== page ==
Speaking at the scene of the demonstration, he said a recent Amnesty report concluded that the trial against him was ‘deeply flawed’, adding: ‘We also came to the conclusion that he was jailed solely for expressing his peaceful points of view, protesting peacefully against the regimes.
‘This is an absolute, fundamental, breach of basic human rights,’ Mr Enright said.
al-Nimr’s execution sparked fierce criticism from Shiite communities in Iran, Iraq, Lebanon, Yemen and Indian-controlled Kashmir.
Another victim of the mass execution was Adel al-Dhubaiti, the al-Qaeda gunman convicted for the attempted assassination of BBC Security Correspondent Frank Gardner and the murder of his cameraman Simon Cumbers.
Mr Gardner was shot six times and left paralysed whilst he was filming a report with Simon Cumbers in June 2004. He was offered the chance to meet al-Dhubaiti when he was sentenced in 2014 but declined.
Hundreds of Shi’ite Muslims marched through the Qatif district of Saudi Arabia’s Eastern Province in protest, which was closely watched by security forces with tensions also mounting on the streets of neighbouring Bahrain.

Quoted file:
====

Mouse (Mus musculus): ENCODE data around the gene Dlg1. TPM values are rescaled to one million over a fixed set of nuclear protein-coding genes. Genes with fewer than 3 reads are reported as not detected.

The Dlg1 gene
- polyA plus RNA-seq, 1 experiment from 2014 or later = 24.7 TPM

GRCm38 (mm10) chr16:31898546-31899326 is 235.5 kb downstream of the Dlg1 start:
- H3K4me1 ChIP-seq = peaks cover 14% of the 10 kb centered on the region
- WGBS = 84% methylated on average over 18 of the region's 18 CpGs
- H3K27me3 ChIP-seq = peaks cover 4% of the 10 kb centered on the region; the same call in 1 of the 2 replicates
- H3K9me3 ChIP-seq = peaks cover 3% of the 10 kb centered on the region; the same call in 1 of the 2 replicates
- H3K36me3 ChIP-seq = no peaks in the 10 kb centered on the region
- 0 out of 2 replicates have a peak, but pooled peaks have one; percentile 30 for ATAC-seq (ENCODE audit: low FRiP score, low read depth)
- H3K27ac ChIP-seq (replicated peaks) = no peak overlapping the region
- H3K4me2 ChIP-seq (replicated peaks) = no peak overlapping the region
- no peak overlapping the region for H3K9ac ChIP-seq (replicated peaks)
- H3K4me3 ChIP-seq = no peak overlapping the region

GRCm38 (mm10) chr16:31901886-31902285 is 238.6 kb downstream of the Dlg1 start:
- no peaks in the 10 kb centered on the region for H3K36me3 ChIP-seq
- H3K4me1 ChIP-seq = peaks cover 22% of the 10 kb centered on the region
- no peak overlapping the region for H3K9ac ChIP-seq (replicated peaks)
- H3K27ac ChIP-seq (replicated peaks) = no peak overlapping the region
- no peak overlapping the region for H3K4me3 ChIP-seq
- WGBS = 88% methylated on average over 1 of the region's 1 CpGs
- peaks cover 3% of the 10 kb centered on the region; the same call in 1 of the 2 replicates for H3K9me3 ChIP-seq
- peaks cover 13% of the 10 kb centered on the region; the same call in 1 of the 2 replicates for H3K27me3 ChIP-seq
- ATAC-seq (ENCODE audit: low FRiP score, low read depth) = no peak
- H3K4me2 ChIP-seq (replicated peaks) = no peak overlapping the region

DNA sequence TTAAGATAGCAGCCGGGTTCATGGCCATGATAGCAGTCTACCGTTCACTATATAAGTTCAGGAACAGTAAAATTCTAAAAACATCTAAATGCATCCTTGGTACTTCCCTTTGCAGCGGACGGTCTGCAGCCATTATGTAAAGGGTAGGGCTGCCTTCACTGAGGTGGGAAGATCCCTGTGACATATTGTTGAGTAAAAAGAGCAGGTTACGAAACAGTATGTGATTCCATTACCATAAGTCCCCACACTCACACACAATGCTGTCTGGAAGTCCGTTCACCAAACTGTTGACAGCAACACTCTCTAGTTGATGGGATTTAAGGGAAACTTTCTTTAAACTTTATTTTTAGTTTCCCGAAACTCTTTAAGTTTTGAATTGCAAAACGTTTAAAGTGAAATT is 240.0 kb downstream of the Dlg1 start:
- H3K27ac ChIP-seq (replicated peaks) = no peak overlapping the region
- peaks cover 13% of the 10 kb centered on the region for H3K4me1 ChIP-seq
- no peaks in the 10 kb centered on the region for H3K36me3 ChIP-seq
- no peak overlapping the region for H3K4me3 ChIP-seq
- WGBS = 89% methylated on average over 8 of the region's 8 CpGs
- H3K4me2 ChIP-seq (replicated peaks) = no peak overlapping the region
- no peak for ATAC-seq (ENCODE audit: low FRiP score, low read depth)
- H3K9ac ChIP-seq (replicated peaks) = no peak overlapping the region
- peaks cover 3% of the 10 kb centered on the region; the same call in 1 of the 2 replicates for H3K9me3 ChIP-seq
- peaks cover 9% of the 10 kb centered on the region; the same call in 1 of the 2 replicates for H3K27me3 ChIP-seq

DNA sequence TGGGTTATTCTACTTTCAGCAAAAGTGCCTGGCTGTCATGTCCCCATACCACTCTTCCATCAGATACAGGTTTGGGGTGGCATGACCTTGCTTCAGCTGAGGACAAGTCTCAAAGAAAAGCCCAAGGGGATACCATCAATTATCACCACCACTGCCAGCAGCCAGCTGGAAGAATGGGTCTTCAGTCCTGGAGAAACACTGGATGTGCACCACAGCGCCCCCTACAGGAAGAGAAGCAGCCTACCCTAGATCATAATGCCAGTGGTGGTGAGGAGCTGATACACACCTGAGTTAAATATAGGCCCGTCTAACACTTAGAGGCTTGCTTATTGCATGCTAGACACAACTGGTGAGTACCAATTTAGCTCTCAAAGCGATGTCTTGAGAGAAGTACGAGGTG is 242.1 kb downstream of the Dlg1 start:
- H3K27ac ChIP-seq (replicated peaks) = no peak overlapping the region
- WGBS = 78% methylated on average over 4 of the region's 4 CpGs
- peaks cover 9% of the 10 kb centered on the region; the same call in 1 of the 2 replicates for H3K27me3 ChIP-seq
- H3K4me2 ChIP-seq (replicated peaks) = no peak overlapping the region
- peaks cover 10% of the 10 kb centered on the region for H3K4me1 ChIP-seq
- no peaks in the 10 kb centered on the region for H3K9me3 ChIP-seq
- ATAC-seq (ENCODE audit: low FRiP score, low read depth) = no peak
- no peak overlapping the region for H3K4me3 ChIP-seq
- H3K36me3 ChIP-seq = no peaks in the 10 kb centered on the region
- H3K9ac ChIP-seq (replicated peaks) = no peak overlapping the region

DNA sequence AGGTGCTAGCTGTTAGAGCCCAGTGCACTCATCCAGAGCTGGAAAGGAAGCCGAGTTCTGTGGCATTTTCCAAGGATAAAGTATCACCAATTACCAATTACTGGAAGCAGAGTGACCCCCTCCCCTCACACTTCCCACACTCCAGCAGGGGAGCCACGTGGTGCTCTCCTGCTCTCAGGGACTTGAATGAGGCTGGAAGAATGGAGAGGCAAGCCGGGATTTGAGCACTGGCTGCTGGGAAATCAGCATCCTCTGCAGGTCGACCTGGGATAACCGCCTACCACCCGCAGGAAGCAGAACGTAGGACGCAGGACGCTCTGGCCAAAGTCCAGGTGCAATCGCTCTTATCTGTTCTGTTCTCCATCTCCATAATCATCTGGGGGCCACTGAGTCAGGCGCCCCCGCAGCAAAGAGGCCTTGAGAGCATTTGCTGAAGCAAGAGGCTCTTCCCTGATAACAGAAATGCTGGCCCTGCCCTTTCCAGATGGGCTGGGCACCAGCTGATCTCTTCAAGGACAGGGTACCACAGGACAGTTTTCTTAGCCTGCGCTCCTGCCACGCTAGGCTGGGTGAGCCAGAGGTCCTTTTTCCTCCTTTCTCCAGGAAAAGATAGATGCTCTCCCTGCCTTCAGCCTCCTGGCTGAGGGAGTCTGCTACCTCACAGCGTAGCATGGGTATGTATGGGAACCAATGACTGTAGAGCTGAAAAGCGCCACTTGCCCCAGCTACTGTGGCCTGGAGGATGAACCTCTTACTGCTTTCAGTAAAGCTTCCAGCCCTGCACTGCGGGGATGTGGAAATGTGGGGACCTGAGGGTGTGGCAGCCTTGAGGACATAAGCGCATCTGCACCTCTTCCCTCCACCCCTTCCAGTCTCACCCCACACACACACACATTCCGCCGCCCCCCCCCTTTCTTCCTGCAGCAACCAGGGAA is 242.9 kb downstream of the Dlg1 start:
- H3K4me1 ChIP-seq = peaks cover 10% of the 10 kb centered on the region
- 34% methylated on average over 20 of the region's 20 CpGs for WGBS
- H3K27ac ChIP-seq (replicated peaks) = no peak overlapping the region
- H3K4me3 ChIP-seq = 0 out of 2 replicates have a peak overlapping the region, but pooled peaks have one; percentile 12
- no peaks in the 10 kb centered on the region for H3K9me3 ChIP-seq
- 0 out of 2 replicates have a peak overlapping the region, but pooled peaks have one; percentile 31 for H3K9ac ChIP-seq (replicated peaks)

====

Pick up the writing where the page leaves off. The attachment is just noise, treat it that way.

The Qatif protesters chanted ‘down with the Al Saud’, the name of the ruling Saudi royal family, leading to call in of dozens of Saudi military reinforcements being called into Qatif. Images have emerged on social media of a bus burning, reportedly in Qatif as the protests escalated tonight.
Protesters in Bahrain were met with tear gas as they clashed with security forces in the suburbs while hundreds demonstrated in Iraq’s Shiite holy city of Karbala.
In London, dozens of protesters gathered outside the Saudi embassy to express their anger about the executions.